Jun 19, 2008
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Von Furstenberg courts Europe with ruffles, bows

Jun 19, 2008

By Deepa Babington

FLORENCE, Italy (Reuters Life!) - New York-based designer Diane von Furstenberg sent models traipsing down a lush garden runway in breezy chiffon dresses and ruffled headbands to mark her first fashion show in her native Europe.

Returning to the region that produced the first "wrap" dress that made her famous and courting European customers while the dollar struggles against the euro, Furstenberg showed off her pre-spring collection of travel wear in an open-air gala in a manicured garden tucked away in the Renaissance city.

"I do sell in Europe and have shops everywhere and but it just so happened that they invited me and I accepted and after I accepted I thought, this makes sense, this is where it started," von Furstenberg told Reuters.

"Going back to Florence was a very nostalgic thing for me. My first factory was 25 km from here, and the wrap dress was invented here," she said.

The Belgian-born designer had models bounce down the catwalk in flirty black and white sundresses paired with chunky brown or gold heels, while oversized bows and satiny headbands added to the girlish look.

Flowy dresses in bold geometric patterns splashed with sunflower yellow and engine red draped over the body like a sarong, while color ran amok on one number that featured bold stripes of pink, ocean blue, red and white.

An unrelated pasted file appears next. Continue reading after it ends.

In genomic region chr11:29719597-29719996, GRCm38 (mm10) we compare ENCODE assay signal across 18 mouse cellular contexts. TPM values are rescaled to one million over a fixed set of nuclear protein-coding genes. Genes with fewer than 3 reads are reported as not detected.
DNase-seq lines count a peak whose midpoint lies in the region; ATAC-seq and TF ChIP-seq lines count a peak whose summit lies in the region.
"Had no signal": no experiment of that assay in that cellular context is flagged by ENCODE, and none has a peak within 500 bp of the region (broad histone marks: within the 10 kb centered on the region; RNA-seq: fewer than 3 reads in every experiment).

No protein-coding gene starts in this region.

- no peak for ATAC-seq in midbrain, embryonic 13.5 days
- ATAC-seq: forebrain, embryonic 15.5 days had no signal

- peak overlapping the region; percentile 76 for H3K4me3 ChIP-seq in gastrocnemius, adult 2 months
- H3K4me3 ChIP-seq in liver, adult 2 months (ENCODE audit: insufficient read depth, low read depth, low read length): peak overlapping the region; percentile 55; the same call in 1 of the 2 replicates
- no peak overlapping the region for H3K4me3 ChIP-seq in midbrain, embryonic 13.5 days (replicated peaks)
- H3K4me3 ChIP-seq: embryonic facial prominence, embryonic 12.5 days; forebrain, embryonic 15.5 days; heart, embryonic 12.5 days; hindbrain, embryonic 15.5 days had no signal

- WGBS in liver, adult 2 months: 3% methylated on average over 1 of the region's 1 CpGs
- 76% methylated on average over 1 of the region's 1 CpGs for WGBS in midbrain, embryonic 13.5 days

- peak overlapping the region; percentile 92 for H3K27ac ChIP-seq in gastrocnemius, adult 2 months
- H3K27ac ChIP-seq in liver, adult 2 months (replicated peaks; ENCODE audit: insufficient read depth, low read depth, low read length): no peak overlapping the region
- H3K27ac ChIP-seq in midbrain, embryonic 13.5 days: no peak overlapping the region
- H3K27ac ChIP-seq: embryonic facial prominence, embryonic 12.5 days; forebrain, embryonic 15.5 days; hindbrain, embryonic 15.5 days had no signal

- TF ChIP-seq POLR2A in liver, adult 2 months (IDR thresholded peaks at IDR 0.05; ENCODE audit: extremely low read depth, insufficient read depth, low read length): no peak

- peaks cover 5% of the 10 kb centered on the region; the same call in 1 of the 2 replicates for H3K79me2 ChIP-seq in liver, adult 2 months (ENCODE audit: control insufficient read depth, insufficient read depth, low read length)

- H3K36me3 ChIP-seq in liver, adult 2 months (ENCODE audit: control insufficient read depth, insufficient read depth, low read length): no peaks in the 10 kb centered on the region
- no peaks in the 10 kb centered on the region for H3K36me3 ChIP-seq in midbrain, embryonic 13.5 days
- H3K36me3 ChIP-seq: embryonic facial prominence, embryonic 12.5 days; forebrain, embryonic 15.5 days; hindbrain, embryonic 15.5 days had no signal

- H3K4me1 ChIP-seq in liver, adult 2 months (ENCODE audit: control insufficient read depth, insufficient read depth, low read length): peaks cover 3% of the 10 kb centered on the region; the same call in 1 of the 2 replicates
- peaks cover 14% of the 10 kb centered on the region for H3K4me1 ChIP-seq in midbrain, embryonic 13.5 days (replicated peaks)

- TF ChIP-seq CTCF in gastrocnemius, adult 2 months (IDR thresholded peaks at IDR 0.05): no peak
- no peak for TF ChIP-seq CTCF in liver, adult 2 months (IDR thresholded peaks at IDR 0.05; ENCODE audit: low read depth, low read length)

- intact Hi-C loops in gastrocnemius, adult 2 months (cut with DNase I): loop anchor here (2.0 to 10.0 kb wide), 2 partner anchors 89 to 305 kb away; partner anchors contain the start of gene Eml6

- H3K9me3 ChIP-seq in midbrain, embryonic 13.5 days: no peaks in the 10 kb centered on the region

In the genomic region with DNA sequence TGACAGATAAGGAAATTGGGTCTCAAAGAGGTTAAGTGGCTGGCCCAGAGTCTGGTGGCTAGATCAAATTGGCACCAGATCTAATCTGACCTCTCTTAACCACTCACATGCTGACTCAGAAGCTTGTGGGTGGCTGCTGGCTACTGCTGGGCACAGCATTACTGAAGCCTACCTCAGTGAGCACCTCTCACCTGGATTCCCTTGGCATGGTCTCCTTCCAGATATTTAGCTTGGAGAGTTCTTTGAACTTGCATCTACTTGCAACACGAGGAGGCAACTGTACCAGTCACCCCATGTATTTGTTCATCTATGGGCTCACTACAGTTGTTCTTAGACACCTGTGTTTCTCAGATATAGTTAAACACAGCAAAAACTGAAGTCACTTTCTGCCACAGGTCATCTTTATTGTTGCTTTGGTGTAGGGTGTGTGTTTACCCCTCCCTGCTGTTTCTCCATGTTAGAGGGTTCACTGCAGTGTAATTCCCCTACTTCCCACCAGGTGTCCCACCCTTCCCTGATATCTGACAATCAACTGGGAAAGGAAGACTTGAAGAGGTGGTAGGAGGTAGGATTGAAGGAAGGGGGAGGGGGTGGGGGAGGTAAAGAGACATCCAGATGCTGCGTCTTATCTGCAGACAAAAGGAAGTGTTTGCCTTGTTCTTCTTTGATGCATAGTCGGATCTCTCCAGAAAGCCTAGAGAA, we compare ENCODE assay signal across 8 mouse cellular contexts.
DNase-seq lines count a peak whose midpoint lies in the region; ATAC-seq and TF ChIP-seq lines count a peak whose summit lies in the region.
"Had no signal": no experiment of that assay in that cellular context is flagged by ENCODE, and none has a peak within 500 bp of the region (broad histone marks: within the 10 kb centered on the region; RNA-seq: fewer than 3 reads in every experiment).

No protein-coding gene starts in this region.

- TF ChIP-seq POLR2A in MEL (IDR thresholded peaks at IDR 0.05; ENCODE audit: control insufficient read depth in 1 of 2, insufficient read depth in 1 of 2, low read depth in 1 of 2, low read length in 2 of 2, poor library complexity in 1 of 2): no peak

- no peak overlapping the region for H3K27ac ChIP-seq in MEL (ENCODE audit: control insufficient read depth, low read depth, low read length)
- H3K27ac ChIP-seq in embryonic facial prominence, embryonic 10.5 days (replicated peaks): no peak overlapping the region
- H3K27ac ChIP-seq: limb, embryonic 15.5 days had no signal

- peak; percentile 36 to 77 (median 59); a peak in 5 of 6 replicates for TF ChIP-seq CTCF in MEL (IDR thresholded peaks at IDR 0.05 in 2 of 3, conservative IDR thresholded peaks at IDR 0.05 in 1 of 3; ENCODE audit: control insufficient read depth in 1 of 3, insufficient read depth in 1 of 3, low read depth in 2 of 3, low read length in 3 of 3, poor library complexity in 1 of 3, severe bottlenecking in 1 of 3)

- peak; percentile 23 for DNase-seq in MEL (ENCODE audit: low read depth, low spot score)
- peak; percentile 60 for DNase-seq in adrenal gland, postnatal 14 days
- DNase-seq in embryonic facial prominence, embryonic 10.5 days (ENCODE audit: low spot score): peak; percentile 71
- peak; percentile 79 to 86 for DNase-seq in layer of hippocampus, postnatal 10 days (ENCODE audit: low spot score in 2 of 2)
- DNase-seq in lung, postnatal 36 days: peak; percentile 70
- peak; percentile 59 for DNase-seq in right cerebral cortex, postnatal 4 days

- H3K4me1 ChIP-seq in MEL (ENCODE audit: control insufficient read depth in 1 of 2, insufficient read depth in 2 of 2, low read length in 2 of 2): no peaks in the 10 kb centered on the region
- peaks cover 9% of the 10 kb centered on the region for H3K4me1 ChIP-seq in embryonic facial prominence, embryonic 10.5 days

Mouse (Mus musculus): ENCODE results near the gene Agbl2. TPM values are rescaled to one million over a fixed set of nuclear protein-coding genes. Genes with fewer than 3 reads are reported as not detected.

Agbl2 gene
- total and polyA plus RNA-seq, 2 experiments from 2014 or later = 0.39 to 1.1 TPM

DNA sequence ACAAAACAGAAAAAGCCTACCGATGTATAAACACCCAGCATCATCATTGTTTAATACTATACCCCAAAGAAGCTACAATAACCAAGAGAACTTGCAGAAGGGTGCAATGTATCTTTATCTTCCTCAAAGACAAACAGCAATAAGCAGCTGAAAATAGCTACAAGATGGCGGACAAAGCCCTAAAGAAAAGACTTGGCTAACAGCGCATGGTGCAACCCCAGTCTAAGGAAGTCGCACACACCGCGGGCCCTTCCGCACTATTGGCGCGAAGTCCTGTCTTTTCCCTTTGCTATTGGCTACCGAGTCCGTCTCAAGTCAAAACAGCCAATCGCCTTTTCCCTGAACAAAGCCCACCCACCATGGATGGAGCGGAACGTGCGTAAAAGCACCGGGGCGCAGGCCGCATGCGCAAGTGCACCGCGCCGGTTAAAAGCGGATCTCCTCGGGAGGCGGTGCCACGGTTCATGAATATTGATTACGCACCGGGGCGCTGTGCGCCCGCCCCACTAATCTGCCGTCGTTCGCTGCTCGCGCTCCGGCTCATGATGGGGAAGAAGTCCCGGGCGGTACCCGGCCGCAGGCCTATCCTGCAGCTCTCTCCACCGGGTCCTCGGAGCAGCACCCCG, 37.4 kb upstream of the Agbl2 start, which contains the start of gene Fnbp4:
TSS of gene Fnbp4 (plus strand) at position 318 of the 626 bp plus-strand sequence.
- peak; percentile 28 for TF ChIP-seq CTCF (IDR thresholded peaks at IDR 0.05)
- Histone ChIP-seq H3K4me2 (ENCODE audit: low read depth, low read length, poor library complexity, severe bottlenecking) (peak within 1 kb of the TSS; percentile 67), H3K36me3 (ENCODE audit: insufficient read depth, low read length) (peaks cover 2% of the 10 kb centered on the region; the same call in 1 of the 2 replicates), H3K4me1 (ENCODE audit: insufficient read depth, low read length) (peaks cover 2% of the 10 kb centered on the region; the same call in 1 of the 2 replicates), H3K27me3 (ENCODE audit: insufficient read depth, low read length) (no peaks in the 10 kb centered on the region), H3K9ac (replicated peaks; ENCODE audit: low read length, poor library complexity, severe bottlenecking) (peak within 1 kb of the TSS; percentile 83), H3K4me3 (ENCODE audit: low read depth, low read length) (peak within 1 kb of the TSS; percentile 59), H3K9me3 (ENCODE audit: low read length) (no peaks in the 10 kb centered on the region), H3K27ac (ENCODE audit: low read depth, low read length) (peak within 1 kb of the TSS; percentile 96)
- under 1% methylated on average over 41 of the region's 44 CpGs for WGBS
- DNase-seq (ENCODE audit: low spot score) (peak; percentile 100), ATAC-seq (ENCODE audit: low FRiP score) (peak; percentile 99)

"It's not winter, it's not spring, it's transitional and it's nice, easy pieces, and season-less," said von Furstenberg, who became a princess after her marriage to Prince Egon von Furstenberg, which has since ended.

She is now married to media mogul Barry Diller.

Raised largely in Europe, von Furstenberg rose to fame in the 1970s with her hallmark wrap dress that became popular as a sexy yet comfortable option for women of all sizes.

The style is enjoying a revival of sorts lately, but that was not enough to make it the star of the show.

Tea roses, ribbon and ruffles dressed up classic halters and cocktail dresses, while shirt dresses were pulled together at the waist with skinny belts for a more feminine look. Cigarette pant-like capris and a classic beige trench coat cinched at the waist were tossed in to complete the suitcase line-up.

Evenings meant a shimmery white dress with a black belt, while a dark blue sheath dress with an off-the-shoulder twist set the mood for elegance to follow daytime chiffon and jersey knits.

Held before an adoring audience of Florence glitterati, Von Furstenberg's show kicked off the city's twice-a-year Pitti menswear fashion shows. They precede Milan's menswear shows that start Saturday and feature top names like Armani and Versace.

(Editing by Jon Boyle)

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